Diabetes can affect different parts of your body, including your feet and legs. Diabetes can adversely affect your feet and legs in three main ways: reduced blood flow to your feet, loss of sensation in your feet and increased risk of infection.
Here are 7 tips that will assist with managing your diabetic foot health.
- Check your feet each day, especially every night before you go to bed, for any wounds, cracks, a foreign body or blisters. Diabetes can affect your nervous system and the loss of sensation means that sometimes you may not notice if you have a sore on your foot that may require treatment.
- Don’t go barefoot, always keep your feet protected in shoes. Not having protection on your feet means you are more prone to infection, burning your feet in the sun, stepping on something sharp and not feeling it.
- Wear shoes and socks with diabetes friendly features, such as shoes with a wider toe box, firm heel counter and good lacing mechanism to support your feet, and socks without seams that are made from a breathable cotton material to prevent infections.
- Maintain good foot hygiene. Change your socks every day, clean your feet each day and dry well, especially in between your toes. You might use a tea-tree spray to help prevent fungal and bacterial infections. Also, make sure to moisturise your feet daily to prevent dry and cracked skin (but don’t apply it in between your toes).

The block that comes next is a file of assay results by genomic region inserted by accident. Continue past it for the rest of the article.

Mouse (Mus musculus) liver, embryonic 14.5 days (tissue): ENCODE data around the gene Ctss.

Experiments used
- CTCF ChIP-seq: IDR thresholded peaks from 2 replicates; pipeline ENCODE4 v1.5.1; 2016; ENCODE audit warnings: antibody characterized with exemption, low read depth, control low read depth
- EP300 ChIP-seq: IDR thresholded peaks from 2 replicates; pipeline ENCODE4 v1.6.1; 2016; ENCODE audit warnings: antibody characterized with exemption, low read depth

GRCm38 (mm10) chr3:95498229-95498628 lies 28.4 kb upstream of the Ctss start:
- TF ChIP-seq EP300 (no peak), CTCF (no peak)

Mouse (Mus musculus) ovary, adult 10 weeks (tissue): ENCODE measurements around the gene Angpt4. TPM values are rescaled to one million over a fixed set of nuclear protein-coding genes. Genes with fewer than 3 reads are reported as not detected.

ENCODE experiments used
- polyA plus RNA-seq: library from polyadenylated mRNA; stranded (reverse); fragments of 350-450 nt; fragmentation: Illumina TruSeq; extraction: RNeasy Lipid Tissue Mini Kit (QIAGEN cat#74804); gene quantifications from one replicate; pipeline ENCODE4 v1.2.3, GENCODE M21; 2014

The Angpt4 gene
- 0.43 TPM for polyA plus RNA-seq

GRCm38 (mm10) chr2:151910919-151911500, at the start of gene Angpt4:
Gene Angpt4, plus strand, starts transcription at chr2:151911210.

- See your Podiatrist regularly for foot care, advice and diabetes-related nerve and blood flow testing.
- Keep active and do some low impact exercises that won’t put too much stress on your body, such as water walking/water resistive exercises, cycling, Pilates and yoga. Of course, if you feel up to more vigorous exercise, then go for it (but check with your doctor first, if you haven’t done much exercise in a while).
- If corns and calluses develop on your feet, don’t try and remove them yourself, see your Podiatrist for professional help to avoid any unwanted problems.